Thousands of people deemed particularly vulnerable to the coronavirus have struggled to book a home birth despite being told they have become a priority.
However, figures obtained by The Telegraph show that British supermarkets are able to deliver to at least 2.2 million households per week – a number far higher than the 1.5 million listed on the government’s list for the most vulnerable.
Supermarkets begged customers to come into the store to free up home delivery slots for this group, as many struggled.
A man with some form of blood cancer was forced to make 200 phone calls before he finally got a place. Charities urged supermarkets to work quickly to prioritize those most at risk for coronavirus, warning that the decision to go to a supermarket could be fatal.
The British Retail Consortium (BRC), the supermarket trading body, said buyers should pay attention to each other and determine if they can help others with their purchases. Tesco and Iceland have previously asked “healthy” people to shop in stores whenever possible.
Andrew Opie of BRC said: “Although [supermarkets] increase the ability to respond to large increases in demand and prioritize delivery to these groups where possible, many also encourage those who are able to shop in stores to do so.
The government has compiled a list of 1.5 million people who have been asked to isolate themselves for 12 weeks, which has been passed on to supermarkets to help them ensure their home delivery. Supermarkets have significantly increased their delivery capacity in recent weeks as they rush to meet this demand.
Tesco can now deliver to just over 800,000 homes per week, an increase of 145,000 in the past few weeks. Asda has 700,000 locations, an increase of 250,000, while Sainsbury’s has increased its capacity from 100,000 to 472,000. Ocado has 250,000 delivery slots per week, but has been forced to stop serving new customers.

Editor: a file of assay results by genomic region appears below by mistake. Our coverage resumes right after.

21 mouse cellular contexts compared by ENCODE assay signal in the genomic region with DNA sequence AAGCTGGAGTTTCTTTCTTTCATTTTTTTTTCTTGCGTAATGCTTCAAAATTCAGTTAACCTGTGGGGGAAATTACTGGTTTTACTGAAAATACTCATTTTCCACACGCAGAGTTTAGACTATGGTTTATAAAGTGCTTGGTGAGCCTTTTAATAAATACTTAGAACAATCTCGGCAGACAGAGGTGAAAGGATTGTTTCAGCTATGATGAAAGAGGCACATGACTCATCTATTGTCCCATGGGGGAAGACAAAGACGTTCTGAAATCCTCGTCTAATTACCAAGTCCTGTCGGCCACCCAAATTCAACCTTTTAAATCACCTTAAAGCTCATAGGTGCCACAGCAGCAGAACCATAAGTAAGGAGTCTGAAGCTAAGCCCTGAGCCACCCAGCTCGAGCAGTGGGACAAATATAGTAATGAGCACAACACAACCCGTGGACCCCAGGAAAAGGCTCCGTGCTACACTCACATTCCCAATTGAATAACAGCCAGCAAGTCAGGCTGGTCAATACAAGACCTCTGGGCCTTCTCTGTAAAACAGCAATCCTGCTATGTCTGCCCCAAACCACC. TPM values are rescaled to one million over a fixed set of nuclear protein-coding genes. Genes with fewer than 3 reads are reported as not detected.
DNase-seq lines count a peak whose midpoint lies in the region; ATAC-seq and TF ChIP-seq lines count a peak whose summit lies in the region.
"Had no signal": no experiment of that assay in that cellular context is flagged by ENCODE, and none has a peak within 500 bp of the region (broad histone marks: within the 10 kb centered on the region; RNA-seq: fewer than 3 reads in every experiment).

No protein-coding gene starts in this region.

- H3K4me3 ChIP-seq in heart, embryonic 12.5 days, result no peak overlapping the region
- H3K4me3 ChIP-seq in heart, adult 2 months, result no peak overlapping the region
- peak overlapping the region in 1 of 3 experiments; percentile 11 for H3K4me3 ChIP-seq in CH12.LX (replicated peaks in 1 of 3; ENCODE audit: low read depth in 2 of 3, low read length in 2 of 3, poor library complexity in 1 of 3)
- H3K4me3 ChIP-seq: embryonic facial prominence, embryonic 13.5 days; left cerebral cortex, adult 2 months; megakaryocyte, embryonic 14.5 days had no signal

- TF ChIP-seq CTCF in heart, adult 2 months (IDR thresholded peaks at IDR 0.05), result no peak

Waitrose would not give an overall figure, but said that next week it would have increased its capacity by 50%, with 25% of the slots reserved for vulnerable customers.
However, many vulnerable people have always reported difficulties in giving birth. Earlier this week, The Telegraph reported on the case of Ally Boyle, 48, who suffers from blood cancer and who spent days and hundreds of phone calls trying to contact Sainsbury’s.
His order was finally accelerated after several hours of waiting. Gemma Peters, managing director of the charity’s Blood Cancer UK, said that while the supermarkets have risen to the challenge, people “were forced to choose between being hungry and making a trip to the supermarket that could be fatal.” if they came to get the coronavirus over there. “
In addition to home delivery, supermarkets are also introducing new measures to help vulnerable people. Morrisons hired 500 people in charity stores, which are currently closed, to help people shop and check out.
Waitrose has set up a “volunteer purchase card” which can be purchased by vulnerable people and given to helpers who do their shopping for them.
Tesco has made 75,000 delivery slots immediately available to people on the government list.